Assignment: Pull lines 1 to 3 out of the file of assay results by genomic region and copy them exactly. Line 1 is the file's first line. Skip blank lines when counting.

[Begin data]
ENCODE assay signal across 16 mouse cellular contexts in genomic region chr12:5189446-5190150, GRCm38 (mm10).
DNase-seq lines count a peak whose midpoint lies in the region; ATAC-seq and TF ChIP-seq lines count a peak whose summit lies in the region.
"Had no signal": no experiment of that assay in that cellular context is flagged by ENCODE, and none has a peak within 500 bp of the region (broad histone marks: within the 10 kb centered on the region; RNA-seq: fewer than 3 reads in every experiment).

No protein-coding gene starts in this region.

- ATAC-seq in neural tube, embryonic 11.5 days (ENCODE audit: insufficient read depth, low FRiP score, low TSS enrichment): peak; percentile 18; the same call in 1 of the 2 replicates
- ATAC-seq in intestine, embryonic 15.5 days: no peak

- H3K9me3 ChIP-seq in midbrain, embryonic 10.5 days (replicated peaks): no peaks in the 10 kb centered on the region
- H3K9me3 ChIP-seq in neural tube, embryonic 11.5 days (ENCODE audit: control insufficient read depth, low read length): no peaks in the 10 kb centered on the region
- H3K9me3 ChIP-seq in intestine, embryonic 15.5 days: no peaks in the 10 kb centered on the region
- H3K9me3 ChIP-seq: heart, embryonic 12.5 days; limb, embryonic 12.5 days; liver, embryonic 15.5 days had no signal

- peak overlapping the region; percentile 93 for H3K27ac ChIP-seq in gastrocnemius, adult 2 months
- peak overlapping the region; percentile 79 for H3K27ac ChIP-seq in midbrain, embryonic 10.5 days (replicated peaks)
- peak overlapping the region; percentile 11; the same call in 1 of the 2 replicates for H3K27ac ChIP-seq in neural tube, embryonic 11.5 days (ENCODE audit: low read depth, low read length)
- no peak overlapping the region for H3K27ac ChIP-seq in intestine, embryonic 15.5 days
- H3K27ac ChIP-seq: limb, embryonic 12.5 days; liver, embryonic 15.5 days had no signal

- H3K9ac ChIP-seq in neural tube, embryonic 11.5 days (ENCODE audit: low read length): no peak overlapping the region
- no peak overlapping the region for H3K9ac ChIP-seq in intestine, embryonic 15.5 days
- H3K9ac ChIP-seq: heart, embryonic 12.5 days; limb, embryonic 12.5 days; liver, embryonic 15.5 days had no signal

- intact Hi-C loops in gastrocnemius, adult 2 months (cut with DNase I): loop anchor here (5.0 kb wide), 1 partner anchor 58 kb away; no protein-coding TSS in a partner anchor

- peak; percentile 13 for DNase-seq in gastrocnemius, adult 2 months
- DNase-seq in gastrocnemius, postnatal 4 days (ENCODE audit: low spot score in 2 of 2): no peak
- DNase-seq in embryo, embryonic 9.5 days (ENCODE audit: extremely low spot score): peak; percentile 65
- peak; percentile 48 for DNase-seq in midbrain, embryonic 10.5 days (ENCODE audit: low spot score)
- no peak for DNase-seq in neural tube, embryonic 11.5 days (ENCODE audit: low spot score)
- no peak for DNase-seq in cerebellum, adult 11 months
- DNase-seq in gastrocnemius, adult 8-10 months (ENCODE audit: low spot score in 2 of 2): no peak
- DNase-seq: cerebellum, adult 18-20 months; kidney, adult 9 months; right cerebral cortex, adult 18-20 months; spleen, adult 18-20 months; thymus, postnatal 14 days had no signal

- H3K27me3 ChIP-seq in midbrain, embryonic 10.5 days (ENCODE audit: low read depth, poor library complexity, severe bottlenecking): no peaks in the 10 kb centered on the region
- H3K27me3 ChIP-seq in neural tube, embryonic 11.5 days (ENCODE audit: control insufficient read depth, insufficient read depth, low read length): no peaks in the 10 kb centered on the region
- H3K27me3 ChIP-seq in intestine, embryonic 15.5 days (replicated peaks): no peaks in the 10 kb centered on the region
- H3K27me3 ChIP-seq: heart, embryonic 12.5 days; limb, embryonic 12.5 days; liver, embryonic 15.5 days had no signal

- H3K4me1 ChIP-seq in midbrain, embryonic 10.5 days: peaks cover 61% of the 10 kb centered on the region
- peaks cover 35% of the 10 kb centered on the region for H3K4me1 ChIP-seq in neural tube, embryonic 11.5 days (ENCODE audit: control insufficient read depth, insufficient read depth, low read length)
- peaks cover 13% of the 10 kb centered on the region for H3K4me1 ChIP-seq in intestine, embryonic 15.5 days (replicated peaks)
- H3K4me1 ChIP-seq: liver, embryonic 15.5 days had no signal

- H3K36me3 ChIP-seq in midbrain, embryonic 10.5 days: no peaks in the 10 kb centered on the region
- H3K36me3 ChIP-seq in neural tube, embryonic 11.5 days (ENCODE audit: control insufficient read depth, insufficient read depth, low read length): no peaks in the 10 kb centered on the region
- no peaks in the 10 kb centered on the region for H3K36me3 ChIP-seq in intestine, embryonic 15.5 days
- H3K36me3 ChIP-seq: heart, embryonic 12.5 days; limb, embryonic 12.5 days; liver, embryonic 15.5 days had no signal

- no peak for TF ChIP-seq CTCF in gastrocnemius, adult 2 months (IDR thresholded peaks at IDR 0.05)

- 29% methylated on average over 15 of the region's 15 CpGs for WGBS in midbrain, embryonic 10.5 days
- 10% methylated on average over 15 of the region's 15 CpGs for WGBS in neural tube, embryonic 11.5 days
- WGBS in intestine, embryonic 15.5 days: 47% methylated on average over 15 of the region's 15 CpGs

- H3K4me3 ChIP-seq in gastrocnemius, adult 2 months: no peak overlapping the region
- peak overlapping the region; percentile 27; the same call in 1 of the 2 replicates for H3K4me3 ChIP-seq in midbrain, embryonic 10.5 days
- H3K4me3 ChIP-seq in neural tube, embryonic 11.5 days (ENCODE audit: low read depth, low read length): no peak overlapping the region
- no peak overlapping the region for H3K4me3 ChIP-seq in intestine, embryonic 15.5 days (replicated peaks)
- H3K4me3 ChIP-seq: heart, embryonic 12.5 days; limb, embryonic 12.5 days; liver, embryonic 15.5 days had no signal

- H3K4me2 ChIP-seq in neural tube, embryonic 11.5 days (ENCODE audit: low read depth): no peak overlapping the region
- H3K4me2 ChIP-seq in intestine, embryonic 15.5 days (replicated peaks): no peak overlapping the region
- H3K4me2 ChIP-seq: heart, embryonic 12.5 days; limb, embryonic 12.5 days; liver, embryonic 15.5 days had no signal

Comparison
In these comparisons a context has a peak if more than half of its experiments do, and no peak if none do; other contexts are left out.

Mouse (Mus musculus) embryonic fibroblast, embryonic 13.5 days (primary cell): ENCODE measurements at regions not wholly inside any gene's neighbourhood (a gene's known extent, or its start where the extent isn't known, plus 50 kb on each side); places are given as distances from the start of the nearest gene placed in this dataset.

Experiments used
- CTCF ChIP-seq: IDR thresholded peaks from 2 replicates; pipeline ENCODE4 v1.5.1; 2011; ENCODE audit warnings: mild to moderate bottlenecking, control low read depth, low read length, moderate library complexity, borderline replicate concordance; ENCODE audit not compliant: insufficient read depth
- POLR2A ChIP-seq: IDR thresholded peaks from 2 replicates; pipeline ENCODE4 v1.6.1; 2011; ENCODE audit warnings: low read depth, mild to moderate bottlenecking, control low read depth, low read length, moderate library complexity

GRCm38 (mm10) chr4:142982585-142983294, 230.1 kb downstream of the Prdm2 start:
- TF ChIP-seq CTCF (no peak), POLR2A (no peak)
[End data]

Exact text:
ENCODE assay signal across 16 mouse cellular contexts in genomic region chr12:5189446-5190150, GRCm38 (mm10).
DNase-seq lines count a peak whose midpoint lies in the region; ATAC-seq and TF ChIP-seq lines count a peak whose summit lies in the region.
"Had no signal": no experiment of that assay in that cellular context is flagged by ENCODE, and none has a peak within 500 bp of the region (broad histone marks: within the 10 kb centered on the region; RNA-seq: fewer than 3 reads in every experiment).